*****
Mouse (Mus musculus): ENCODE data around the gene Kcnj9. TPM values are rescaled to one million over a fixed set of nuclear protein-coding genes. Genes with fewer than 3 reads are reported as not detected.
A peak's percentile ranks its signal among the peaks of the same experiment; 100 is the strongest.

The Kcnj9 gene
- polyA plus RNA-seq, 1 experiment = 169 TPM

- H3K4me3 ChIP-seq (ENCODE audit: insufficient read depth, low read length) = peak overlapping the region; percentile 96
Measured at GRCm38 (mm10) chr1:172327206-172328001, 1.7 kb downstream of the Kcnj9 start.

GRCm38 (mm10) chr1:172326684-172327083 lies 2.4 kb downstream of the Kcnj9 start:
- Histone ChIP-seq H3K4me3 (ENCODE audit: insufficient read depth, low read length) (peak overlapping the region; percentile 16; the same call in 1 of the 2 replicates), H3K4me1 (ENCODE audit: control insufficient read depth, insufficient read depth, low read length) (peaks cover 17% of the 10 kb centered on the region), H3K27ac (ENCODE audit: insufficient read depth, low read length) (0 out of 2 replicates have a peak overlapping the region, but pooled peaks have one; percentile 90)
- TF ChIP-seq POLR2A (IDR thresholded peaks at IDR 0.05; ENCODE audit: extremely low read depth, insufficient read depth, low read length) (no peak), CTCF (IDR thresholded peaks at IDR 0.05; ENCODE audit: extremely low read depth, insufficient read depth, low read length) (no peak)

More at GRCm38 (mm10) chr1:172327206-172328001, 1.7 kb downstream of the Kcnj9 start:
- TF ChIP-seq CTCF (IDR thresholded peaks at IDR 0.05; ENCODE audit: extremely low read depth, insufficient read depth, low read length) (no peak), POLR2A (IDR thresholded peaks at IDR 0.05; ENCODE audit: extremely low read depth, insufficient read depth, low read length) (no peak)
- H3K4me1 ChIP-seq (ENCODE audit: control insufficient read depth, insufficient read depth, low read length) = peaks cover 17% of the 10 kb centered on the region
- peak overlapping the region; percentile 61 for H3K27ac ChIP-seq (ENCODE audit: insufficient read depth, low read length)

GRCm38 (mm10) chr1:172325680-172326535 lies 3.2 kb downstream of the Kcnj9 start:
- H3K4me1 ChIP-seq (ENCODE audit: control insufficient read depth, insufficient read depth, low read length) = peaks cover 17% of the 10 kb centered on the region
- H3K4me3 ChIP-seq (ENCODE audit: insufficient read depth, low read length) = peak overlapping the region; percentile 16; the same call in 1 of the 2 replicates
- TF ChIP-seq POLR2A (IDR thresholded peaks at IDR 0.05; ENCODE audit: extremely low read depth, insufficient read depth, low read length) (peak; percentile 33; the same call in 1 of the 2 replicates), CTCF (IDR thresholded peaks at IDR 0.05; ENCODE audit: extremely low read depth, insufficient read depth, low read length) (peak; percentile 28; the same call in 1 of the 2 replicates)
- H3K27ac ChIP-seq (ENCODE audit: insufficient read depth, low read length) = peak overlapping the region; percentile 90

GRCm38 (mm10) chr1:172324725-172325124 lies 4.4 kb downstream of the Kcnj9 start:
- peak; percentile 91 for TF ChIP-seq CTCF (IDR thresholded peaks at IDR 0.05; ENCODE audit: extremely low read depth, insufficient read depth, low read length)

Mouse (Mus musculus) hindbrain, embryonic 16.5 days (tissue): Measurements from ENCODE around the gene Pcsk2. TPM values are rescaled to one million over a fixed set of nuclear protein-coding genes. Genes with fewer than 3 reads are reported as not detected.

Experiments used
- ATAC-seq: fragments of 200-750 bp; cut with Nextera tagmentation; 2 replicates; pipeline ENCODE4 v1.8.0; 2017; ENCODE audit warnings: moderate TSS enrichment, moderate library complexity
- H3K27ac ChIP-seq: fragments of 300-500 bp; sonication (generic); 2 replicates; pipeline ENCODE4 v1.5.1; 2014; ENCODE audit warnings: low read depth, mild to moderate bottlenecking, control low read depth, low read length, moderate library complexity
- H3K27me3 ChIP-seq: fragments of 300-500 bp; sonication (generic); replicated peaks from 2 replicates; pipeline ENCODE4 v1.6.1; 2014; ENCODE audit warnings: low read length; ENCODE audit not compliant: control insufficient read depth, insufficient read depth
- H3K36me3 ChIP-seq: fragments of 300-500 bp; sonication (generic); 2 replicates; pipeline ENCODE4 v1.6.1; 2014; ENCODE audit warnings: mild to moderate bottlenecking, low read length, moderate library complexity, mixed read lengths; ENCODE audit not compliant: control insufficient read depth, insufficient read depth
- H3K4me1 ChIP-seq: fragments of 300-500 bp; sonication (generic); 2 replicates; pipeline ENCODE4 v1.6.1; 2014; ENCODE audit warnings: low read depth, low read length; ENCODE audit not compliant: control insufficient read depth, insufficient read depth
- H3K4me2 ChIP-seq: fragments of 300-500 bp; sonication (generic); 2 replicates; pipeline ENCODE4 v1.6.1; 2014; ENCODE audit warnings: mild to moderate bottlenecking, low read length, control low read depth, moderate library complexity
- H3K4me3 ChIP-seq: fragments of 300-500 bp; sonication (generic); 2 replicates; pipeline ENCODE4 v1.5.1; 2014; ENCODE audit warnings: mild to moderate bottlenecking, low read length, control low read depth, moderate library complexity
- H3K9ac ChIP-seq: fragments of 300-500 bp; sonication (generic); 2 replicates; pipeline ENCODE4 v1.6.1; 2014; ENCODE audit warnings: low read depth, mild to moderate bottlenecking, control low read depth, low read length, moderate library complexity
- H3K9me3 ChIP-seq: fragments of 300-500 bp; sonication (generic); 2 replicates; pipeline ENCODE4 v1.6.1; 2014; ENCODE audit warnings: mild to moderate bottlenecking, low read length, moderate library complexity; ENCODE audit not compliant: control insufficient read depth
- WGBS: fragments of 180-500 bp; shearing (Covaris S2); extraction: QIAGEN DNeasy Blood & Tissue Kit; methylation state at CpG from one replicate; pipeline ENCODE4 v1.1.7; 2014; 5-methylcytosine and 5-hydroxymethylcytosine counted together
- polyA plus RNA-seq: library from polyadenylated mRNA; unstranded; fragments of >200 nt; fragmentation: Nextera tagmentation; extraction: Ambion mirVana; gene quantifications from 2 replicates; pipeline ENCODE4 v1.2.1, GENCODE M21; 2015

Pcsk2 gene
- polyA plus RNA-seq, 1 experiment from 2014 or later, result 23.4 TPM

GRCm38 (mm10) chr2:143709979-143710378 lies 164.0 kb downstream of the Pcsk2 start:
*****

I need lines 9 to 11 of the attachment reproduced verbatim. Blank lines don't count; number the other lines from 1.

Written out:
- TF ChIP-seq POLR2A (IDR thresholded peaks at IDR 0.05; ENCODE audit: extremely low read depth, insufficient read depth, low read length) (no peak), CTCF (IDR thresholded peaks at IDR 0.05; ENCODE audit: extremely low read depth, insufficient read depth, low read length) (no peak)

More at GRCm38 (mm10) chr1:172327206-172328001, 1.7 kb downstream of the Kcnj9 start:
- TF ChIP-seq CTCF (IDR thresholded peaks at IDR 0.05; ENCODE audit: extremely low read depth, insufficient read depth, low read length) (no peak), POLR2A (IDR thresholded peaks at IDR 0.05; ENCODE audit: extremely low read depth, insufficient read depth, low read length) (no peak)